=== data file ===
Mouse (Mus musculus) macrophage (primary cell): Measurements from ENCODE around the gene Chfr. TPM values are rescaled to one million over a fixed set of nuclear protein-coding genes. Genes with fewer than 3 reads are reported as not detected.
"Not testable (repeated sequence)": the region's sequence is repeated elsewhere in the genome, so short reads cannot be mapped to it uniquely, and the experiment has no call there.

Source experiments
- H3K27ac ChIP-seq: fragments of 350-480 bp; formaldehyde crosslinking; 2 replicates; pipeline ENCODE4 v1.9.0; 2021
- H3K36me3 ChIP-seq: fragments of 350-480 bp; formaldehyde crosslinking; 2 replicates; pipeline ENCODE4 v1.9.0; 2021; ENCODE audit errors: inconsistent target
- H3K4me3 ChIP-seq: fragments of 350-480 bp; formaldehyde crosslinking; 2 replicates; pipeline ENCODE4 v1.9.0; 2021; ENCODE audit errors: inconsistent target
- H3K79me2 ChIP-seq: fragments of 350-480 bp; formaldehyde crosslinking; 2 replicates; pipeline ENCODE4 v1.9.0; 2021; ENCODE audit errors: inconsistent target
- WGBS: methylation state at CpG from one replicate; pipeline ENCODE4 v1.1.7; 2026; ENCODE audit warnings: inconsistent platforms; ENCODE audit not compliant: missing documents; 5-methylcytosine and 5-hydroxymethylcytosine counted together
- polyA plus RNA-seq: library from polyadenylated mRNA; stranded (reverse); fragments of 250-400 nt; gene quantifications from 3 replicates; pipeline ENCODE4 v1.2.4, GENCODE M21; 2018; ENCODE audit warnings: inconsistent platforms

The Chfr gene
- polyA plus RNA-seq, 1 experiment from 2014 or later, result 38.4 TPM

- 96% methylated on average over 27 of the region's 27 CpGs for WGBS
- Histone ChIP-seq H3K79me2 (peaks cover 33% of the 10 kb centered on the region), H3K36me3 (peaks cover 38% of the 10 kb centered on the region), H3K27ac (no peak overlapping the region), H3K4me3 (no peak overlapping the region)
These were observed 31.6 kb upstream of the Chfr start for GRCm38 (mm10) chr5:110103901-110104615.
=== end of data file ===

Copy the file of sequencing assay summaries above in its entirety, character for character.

Mouse (Mus musculus) macrophage (primary cell): Measurements from ENCODE around the gene Chfr. TPM values are rescaled to one million over a fixed set of nuclear protein-coding genes. Genes with fewer than 3 reads are reported as not detected.
"Not testable (repeated sequence)": the region's sequence is repeated elsewhere in the genome, so short reads cannot be mapped to it uniquely, and the experiment has no call there.

Source experiments
- H3K27ac ChIP-seq: fragments of 350-480 bp; formaldehyde crosslinking; 2 replicates; pipeline ENCODE4 v1.9.0; 2021
- H3K36me3 ChIP-seq: fragments of 350-480 bp; formaldehyde crosslinking; 2 replicates; pipeline ENCODE4 v1.9.0; 2021; ENCODE audit errors: inconsistent target
- H3K4me3 ChIP-seq: fragments of 350-480 bp; formaldehyde crosslinking; 2 replicates; pipeline ENCODE4 v1.9.0; 2021; ENCODE audit errors: inconsistent target
- H3K79me2 ChIP-seq: fragments of 350-480 bp; formaldehyde crosslinking; 2 replicates; pipeline ENCODE4 v1.9.0; 2021; ENCODE audit errors: inconsistent target
- WGBS: methylation state at CpG from one replicate; pipeline ENCODE4 v1.1.7; 2026; ENCODE audit warnings: inconsistent platforms; ENCODE audit not compliant: missing documents; 5-methylcytosine and 5-hydroxymethylcytosine counted together
- polyA plus RNA-seq: library from polyadenylated mRNA; stranded (reverse); fragments of 250-400 nt; gene quantifications from 3 replicates; pipeline ENCODE4 v1.2.4, GENCODE M21; 2018; ENCODE audit warnings: inconsistent platforms

The Chfr gene
- polyA plus RNA-seq, 1 experiment from 2014 or later, result 38.4 TPM

- 96% methylated on average over 27 of the region's 27 CpGs for WGBS
- Histone ChIP-seq H3K79me2 (peaks cover 33% of the 10 kb centered on the region), H3K36me3 (peaks cover 38% of the 10 kb centered on the region), H3K27ac (no peak overlapping the region), H3K4me3 (no peak overlapping the region)
These were observed 31.6 kb upstream of the Chfr start for GRCm38 (mm10) chr5:110103901-110104615.